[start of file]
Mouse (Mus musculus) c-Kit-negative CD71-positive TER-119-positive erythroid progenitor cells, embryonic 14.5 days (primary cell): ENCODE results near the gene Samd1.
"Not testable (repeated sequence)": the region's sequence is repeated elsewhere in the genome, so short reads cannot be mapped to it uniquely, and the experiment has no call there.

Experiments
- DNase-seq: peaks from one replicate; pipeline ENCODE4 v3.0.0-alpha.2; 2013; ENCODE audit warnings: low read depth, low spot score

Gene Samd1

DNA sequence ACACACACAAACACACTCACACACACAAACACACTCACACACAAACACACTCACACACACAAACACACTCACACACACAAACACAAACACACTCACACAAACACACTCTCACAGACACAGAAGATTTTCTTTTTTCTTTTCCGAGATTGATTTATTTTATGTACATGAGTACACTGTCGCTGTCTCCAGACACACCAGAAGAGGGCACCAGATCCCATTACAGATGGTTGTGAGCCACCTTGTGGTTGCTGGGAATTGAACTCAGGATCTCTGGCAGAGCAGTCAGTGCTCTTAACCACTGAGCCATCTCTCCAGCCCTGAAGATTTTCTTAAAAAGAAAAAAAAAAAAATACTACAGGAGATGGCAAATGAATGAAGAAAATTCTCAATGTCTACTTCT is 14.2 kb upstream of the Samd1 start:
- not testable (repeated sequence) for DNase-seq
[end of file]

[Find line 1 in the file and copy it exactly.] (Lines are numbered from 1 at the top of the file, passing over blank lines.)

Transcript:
Mouse (Mus musculus) c-Kit-negative CD71-positive TER-119-positive erythroid progenitor cells, embryonic 14.5 days (primary cell): ENCODE results near the gene Samd1.